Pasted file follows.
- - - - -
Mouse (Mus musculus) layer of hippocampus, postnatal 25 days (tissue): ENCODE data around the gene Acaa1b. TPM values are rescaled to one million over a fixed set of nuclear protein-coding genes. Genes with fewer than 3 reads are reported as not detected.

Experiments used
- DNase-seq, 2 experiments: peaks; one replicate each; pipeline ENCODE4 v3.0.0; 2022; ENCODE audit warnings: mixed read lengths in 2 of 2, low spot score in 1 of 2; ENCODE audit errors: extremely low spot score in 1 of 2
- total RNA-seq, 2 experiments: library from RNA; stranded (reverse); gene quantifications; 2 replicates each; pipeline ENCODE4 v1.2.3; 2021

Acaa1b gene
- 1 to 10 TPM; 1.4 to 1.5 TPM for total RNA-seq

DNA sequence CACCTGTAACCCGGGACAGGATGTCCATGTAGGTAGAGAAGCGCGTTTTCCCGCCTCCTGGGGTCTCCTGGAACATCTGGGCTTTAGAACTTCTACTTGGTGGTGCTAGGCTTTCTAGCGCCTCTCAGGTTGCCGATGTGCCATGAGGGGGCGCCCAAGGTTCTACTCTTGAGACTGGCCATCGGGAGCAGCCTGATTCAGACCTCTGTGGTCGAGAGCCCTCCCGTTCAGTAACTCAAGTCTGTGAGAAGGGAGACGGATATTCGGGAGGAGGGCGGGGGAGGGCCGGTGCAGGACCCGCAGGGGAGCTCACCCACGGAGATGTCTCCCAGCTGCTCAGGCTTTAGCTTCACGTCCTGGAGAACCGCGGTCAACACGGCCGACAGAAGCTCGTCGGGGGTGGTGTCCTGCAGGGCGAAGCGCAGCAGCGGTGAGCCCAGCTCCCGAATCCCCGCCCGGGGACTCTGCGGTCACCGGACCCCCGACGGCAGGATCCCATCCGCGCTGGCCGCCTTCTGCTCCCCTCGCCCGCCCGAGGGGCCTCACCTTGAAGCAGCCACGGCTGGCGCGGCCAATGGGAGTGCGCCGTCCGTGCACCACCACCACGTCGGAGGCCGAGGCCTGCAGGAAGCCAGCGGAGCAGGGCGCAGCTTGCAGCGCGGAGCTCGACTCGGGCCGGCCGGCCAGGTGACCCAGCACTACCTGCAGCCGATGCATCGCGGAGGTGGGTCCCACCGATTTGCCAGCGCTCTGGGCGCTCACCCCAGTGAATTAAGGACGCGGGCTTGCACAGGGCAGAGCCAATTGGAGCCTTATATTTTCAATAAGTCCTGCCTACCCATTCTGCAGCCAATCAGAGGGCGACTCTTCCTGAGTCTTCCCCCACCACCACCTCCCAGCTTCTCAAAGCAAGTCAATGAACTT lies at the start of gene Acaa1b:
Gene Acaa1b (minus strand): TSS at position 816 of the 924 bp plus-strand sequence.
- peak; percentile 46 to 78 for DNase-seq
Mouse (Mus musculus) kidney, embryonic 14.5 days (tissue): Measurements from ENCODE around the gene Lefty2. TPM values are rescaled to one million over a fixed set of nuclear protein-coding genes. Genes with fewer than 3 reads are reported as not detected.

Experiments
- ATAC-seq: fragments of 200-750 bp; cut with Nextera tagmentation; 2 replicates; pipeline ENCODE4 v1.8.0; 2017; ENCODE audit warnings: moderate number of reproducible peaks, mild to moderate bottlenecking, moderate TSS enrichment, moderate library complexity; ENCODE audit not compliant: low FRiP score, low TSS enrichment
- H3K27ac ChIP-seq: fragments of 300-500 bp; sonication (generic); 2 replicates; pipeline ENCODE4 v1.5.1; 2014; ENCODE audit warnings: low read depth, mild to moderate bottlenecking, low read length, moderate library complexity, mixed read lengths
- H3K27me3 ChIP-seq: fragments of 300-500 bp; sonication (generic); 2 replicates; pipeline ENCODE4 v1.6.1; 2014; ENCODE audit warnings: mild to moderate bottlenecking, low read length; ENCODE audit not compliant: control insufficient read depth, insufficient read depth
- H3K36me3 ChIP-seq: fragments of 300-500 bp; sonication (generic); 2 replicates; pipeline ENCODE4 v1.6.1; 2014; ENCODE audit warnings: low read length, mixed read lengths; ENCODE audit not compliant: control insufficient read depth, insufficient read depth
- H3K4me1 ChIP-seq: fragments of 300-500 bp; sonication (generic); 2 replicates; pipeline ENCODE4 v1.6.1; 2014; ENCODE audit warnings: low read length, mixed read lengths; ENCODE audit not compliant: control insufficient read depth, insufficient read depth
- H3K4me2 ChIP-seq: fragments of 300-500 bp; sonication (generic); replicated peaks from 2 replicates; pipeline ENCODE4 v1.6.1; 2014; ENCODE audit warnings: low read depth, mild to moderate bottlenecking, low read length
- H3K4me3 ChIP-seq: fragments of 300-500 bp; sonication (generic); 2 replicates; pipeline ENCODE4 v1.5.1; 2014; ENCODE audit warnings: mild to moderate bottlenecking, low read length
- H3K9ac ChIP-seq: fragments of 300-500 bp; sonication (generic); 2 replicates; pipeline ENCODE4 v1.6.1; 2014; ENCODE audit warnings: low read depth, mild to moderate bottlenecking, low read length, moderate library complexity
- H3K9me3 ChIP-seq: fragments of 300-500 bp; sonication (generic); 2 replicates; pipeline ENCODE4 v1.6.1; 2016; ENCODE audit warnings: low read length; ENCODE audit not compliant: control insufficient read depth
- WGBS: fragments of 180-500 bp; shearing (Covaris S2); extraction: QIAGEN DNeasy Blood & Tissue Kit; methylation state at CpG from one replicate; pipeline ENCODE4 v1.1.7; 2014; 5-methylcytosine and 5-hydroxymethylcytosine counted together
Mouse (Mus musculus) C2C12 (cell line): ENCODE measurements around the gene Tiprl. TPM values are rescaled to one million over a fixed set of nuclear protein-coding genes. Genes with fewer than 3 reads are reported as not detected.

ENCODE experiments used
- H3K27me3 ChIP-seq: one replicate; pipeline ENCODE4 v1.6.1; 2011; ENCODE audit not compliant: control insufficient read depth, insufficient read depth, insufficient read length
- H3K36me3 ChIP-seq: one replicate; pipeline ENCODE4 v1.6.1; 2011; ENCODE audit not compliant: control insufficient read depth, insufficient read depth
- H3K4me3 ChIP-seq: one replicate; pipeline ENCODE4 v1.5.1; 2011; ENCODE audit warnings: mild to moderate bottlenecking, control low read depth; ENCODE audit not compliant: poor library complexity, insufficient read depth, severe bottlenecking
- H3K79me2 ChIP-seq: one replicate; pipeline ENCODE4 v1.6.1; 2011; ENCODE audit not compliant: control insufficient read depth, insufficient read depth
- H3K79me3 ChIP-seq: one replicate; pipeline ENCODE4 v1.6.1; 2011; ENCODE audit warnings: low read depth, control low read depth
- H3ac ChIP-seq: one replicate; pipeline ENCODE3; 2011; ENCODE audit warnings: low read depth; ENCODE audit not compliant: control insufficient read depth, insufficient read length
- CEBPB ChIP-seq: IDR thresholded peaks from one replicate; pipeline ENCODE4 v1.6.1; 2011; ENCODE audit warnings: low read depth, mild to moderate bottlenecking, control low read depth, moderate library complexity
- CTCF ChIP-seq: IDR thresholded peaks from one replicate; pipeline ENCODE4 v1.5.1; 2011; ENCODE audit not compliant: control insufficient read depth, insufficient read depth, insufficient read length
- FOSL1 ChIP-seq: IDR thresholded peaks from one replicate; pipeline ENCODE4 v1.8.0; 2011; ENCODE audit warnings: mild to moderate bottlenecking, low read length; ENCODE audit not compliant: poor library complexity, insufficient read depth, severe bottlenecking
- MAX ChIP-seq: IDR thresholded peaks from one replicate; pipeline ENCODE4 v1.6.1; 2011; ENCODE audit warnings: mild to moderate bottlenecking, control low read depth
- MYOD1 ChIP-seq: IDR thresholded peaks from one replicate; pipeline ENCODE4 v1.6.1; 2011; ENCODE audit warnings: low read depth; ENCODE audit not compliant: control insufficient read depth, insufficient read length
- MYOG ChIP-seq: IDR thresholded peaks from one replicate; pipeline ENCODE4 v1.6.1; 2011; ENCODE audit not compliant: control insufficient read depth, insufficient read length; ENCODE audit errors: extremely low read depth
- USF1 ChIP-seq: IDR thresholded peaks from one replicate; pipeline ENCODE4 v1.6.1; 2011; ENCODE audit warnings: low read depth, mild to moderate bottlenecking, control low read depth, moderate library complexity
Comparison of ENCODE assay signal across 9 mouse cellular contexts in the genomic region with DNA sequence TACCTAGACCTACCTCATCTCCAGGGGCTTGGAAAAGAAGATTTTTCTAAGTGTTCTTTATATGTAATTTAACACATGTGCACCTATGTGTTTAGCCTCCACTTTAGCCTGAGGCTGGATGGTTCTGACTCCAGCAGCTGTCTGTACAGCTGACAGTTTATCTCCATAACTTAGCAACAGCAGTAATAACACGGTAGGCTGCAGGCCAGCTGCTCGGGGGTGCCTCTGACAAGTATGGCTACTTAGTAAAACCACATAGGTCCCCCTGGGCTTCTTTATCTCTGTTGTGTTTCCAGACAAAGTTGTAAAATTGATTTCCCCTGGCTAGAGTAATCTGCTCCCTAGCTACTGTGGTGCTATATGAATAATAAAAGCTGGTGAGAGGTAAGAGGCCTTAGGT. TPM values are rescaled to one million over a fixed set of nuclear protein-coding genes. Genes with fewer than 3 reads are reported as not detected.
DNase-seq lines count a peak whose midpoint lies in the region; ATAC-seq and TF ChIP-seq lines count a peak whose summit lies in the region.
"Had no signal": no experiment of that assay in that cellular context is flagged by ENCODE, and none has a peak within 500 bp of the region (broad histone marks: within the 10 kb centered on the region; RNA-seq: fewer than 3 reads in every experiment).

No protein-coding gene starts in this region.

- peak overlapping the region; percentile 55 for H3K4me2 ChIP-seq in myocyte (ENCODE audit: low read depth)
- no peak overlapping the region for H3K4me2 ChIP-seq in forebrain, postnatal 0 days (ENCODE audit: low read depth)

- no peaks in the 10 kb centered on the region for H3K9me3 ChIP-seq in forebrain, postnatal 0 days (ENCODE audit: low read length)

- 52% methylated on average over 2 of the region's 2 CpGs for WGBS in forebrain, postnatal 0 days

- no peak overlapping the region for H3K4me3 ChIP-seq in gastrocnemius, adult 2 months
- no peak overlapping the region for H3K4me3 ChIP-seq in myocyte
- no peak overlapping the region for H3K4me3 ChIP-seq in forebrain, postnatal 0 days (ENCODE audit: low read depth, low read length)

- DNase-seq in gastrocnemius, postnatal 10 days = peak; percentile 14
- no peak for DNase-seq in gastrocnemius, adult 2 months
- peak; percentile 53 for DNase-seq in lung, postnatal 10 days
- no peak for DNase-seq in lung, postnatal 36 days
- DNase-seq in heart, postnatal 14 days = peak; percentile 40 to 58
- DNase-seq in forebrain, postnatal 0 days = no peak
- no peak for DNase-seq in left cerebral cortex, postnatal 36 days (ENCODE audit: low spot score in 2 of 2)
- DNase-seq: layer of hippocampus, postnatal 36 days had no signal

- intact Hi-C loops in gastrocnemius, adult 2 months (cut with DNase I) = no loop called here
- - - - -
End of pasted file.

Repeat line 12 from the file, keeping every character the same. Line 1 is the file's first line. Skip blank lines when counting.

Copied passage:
- ATAC-seq: fragments of 200-750 bp; cut with Nextera tagmentation; 2 replicates; pipeline ENCODE4 v1.8.0; 2017; ENCODE audit warnings: moderate number of reproducible peaks, mild to moderate bottlenecking, moderate TSS enrichment, moderate library complexity; ENCODE audit not compliant: low FRiP score, low TSS enrichment